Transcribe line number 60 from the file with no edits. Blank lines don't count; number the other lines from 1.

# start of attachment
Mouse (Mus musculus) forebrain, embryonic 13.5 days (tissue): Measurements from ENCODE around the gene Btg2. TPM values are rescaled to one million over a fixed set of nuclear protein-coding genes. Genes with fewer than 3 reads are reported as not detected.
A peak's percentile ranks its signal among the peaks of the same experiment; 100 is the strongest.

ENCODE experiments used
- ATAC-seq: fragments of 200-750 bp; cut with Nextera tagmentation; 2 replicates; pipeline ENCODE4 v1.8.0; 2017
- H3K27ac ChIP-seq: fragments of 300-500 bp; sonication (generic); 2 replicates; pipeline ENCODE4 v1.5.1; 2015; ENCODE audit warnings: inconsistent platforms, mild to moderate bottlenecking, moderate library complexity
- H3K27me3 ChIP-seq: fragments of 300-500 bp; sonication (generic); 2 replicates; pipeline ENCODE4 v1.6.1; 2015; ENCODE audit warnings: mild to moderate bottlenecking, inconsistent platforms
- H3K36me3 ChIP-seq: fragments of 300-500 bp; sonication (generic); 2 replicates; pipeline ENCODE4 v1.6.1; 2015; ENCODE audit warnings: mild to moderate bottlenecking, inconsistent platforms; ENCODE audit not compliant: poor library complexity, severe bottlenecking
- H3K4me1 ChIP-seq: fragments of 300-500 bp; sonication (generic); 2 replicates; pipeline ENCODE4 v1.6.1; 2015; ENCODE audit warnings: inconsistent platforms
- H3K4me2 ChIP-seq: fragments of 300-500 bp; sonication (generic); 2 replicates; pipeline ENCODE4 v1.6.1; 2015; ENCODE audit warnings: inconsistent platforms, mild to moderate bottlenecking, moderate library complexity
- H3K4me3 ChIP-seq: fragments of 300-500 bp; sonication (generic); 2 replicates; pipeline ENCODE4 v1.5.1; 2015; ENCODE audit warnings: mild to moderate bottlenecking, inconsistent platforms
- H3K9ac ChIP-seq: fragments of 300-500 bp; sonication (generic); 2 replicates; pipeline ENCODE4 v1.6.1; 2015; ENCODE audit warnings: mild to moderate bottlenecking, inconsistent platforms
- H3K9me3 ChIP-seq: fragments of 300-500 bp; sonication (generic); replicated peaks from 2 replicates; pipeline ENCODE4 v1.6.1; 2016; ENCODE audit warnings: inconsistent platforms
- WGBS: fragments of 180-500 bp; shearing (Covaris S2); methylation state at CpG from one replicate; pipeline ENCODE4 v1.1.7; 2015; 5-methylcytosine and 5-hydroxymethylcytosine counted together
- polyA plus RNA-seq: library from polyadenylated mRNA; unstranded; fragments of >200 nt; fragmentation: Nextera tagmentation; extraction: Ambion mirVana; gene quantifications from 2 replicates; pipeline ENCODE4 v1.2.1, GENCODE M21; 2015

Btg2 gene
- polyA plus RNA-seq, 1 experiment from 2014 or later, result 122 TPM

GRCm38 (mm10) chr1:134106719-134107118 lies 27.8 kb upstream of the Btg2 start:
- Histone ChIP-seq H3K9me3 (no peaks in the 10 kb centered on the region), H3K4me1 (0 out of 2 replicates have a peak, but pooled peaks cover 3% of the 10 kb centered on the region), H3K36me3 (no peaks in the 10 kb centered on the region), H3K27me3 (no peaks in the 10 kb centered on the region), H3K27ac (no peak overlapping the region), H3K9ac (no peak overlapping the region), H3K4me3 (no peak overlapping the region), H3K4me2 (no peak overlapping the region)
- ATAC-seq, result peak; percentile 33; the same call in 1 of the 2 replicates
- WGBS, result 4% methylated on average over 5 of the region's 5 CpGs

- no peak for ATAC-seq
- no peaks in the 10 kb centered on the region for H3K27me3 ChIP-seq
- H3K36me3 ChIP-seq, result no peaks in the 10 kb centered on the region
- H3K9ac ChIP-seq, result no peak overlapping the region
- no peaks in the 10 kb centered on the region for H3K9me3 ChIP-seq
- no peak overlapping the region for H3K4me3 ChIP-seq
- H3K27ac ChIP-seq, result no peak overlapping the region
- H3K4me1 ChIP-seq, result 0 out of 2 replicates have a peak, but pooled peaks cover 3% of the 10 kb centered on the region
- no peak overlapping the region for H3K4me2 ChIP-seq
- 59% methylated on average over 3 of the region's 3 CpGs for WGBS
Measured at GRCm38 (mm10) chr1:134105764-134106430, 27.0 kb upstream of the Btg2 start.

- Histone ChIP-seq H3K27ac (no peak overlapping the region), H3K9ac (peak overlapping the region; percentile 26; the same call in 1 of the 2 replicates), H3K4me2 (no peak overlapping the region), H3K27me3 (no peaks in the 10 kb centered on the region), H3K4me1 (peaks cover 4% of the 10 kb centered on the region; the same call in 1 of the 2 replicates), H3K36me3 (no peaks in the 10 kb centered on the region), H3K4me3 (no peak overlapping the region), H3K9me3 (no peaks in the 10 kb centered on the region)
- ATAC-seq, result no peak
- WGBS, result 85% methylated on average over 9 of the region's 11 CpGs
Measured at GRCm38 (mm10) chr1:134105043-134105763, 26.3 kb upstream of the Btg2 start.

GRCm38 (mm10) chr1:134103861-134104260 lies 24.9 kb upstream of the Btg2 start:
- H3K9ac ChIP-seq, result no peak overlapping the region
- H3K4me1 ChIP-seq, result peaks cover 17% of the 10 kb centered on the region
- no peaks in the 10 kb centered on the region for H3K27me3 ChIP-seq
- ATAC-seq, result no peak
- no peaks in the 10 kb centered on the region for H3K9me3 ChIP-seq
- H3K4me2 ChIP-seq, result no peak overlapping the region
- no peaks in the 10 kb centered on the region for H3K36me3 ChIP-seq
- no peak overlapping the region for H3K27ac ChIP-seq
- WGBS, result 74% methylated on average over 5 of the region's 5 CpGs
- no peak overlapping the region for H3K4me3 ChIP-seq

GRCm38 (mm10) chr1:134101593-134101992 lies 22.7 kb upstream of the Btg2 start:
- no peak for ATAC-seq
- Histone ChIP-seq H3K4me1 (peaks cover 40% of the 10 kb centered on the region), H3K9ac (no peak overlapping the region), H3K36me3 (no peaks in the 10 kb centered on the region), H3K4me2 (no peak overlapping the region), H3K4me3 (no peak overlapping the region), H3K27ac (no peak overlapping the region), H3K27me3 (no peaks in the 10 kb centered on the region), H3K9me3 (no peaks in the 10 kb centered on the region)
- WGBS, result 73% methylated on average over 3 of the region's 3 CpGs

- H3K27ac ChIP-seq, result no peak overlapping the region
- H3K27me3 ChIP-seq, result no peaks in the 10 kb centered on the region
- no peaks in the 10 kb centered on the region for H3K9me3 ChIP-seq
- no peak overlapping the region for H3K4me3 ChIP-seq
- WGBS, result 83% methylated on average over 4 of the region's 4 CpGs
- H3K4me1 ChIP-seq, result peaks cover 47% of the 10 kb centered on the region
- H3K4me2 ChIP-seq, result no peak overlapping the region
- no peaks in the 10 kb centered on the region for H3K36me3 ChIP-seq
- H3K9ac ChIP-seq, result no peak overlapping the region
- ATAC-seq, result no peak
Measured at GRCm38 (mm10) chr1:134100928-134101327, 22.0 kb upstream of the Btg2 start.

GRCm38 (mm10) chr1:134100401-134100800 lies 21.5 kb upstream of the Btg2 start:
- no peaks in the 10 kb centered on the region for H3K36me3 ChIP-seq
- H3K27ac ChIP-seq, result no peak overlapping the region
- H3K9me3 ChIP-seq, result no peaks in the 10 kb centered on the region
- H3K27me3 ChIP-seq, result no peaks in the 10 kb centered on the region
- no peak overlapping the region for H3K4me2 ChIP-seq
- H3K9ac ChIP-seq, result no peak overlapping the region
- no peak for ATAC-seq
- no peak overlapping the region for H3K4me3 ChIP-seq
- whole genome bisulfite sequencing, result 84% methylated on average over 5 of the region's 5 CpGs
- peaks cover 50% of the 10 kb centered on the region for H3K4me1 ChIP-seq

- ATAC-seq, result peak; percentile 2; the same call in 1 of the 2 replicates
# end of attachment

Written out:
- ATAC-seq, result no peak